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2018 Tax Law Changes for Businesses: Understanding the Tax Cuts and Jobs Act

2018 Tax Law Changes for Businesses: Understanding the Tax Cuts and Jobs Act

With the largest tax law update in over 30 years, navigating the course with the new laws can be confusing.  Businesses need to be aware of these changes and consult with their tax professional to get advice so they can be knowledgeable of their options and plan ahead!

For All Businesses

Here are some highlights of changes that affect all business entities:

  • 100% bonus deduction for assets placed in service after September 27th, 2017.  The old law only allowed 50% deduction.
  • Old law only allowed you to take bonus depreciation on new assets.  The new law allows used property to qualify.
  • Deduction for energy efficient commercial buildings.
  • Credit for renewable diesel fuel.
  • Old law allowed businesses to carry back a loss 2 years and carry forward the loss 20 years.  The new law eliminates the 2-year carryback, but allows you to carry the loss forward indefinitely!
  • If a business pays out money for sexual harassment and there is a non-disclosure agreement, there is no deduction for the payout.  If no non-disclosure agreement exists, then the payout is deductible.
  • New credit for employers that provide family leave in 2018 and 2019.  A company must pay more than 50% of the employee’s historical wages to receive the credit
  • Transportation fringe benefit expenses are revoked (parking/mass transit), but excluding it from the employee’s income is retained.
  • Luxury auto deductions tripled by allowing a deduction of $10k in the first year, $16k in the second year, $9600 in the third year and $5760 in the fourth and later years.  Maximum bonus depreciation is $8000.
  • Old law required companies earning over $5 million to file on the accrual basis.  New law says that companies under $25 million can file on a cash basis.  

Meals & Entertainment

It was a surprise to many businesses that the new law does not allow entertainment expenses.  This would include golf outings, ball games, movies, theatre, etc.  The good news is that meals with clients are still 50% deductible, including meals while you travel.  Be aware though, if you go to the ball game and have a meal, there is no deduction for the meal while participating in entertainment.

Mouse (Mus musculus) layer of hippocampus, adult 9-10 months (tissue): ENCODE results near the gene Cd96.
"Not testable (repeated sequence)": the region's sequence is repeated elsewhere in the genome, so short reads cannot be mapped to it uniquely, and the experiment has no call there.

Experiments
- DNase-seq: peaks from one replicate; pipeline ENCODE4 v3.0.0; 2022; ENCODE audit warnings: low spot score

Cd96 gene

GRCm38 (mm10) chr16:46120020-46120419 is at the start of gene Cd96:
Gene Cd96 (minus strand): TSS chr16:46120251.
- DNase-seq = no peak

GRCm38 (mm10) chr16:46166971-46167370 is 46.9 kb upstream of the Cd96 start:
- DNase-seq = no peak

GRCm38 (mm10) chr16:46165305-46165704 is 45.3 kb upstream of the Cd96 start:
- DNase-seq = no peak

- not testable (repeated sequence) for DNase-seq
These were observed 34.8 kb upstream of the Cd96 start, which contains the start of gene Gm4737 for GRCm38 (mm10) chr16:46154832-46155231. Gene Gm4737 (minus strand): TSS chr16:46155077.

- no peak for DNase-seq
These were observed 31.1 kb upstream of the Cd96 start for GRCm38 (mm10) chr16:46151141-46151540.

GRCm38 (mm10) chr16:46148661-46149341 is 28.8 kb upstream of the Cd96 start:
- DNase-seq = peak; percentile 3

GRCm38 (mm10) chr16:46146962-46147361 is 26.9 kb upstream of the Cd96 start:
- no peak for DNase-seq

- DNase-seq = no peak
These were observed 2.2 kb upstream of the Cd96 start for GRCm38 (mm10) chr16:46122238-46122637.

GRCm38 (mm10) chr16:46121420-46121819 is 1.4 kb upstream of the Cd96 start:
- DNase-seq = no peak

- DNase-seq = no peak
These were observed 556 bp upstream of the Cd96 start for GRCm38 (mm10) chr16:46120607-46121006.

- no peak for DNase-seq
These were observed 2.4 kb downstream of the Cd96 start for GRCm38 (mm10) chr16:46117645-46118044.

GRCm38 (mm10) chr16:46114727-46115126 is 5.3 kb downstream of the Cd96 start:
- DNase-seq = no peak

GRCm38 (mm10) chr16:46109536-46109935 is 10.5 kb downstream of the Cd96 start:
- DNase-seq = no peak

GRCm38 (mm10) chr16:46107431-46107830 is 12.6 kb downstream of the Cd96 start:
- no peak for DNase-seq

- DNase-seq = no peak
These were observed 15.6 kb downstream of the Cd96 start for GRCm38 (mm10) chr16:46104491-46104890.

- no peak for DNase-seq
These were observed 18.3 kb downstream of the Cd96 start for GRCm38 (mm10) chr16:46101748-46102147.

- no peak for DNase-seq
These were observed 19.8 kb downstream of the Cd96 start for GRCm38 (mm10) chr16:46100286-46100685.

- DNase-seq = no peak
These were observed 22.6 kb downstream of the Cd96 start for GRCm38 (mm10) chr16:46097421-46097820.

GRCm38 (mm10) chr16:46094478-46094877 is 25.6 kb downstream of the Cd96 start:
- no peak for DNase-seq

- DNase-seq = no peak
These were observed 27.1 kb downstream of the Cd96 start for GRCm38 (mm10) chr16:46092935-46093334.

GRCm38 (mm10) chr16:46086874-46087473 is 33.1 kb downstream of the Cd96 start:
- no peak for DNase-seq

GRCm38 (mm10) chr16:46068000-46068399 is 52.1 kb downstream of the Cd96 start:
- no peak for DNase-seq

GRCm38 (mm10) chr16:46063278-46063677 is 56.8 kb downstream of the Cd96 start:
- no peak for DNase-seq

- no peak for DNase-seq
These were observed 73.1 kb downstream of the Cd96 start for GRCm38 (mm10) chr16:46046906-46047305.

The old law allowed a 100% deduction for meals provided to all employees when there was a company meeting during a meal break.  This has changed to be 50% deductible. 

Holiday parties, company picnics, and employee appreciation remain at 100% deductible.

C-corporations

The old law taxed corporations between 15% to 35%.  In fact, personal service corporations, like accountants, attorneys, architects, were taxed at a flat rate of 35%.  The new law says that all corporations will be taxed at a 21% rate.  This is fantastic for those personal service corporations, but businesses that were taxed at 15% may want to look at the options of switching their entity to pay less in tax.  Corporations that have less than $87,100 of income will end up paying more in taxes.

The good news is that the alternative minimum tax (AMT) for corporations is eliminated!

Partnerships

Prior to the new law, the rule was that if a partnership sold more than 50% of the ownership, the partnership was automatically terminated.  The new rule eliminates this rule. 

Consult your attorney because partnerships will want to make sure that it is documented on who the partnership representative is.  If there is no written representative, the IRS may assign someone and you could lose rights and control. 

That’s just a quick look at some of the changes affecting businesses.  If there ever was a year to do some business tax planning, this year is it. Contact us to find out more.  

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